The Judicial College Guidelines 14th Edition. The need for intelligent application rather than a rigid approach.

In September 2017, the 14th Edition of the Judicial College Guidelines for the Assessment of General Damages in Personal Injury Cases were published. This new addition has been updated to take into account inflation since the 13th Edition (which was published September 2015). The award across all categories has been increased in line with the Retail Price Index. For the 2-year period, from June 2015 to May 2017, the increase has been 4.8%. The guidelines also reflect decisions of the higher courts on quantum. Whilst this may come as good news for Claimants, it may cause some concern for Defendants. It will increase a Defendants’ risk of costs where the Claimants’ Part 36 offer was calculated on the basis of the 13th Edition.

The introduction to the JCG also provides some words of caution on how to assess damages. There has been an over-emphasis on the duration of the injury with little regard being paid to the other factors of assessment. This is particularly so in low value minor injury claims. By way of an example: the introductory remarks in Chapter 7 Orthopedic Injuries (A) Neck Injuries (c) minor clearly sets out that: “while the duration of symptoms will always be important, the level of award will also be influenced by factors such as: severity of the injury; the intensity and consistency; the presence of additional symptoms; the impact of the symptoms on the injured person’s ability to function in everyday life and engage in social/recreational activities; the impact of the injuries on the injured person’s ability to work; the extent of any treatment and the need for medication.” Despite these remarks I have witnessed a relatively straightforward neck whiplash injury, with duration of 12 months, but no other factors relevant to assessment being valued at £3,800 (under the 13th Edition).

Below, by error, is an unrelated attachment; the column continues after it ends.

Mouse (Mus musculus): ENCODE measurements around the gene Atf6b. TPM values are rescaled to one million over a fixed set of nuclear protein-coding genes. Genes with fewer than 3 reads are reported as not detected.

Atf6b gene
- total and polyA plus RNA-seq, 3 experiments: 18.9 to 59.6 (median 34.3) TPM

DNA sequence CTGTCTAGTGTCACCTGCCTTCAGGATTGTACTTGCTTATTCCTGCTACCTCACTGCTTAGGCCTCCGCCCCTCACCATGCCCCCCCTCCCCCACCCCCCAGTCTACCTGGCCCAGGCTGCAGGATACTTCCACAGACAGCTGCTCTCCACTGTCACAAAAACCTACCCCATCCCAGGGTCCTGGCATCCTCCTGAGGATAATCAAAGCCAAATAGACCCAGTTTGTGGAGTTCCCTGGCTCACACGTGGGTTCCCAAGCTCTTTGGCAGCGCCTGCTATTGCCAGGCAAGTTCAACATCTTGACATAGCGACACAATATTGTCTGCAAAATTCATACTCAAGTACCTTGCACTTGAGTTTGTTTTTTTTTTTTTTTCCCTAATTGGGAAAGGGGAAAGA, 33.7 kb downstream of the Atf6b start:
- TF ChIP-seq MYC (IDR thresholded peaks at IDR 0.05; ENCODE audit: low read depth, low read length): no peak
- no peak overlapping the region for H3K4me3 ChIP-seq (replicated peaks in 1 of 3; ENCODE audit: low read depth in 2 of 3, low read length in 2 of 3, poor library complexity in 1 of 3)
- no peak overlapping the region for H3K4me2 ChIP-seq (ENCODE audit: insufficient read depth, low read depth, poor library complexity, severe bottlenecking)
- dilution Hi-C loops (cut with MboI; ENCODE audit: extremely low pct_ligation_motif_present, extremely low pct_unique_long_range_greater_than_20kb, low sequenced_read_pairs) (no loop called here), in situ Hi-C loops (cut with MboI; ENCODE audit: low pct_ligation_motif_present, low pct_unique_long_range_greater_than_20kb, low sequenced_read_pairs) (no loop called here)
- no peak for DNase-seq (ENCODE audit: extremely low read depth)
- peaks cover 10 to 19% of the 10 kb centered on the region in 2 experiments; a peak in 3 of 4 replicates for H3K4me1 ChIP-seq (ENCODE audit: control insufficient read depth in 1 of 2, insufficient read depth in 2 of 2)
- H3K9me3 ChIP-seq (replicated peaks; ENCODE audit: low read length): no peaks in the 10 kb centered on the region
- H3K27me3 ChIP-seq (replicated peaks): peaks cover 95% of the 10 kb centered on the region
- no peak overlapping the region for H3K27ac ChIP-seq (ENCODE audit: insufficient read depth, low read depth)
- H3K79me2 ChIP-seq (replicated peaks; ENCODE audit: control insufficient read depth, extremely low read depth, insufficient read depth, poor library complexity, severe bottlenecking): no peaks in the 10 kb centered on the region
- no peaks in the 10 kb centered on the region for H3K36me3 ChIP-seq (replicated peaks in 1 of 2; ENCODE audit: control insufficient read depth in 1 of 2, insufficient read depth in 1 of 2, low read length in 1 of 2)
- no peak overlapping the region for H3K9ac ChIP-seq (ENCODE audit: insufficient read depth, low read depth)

Helpfully, it is reiterated in the introduction to the new Guidelines that the duration of symptom alone, should not be over-emphasised in determining damages for relatively minor injuries.  The Introduction states that an emphasis on duration of symptoms alone, “takes insufficient account of the other factors by which quantum of awards for minor injuries falls to be assessed”. The author reminds, “practitioners should remember that this is a book of guidelines, not tramlines”. It is with this in mind that when assessing quantum for minor injuries practitioners should take care to review all relevant factors. An intelligent application of the guidelines should be adopted and not simply a rigid approach focusing solely on duration.

Finally, it is the intention of the Government to compensate whiplash injuries on a distinct legislative basis. However, this has currently not been implemented and therefore does not feature in the new Guidelines. There is however mention that within the currency of this edition there may be further subsequent changes. Practitioners should keep alert to the possible changes.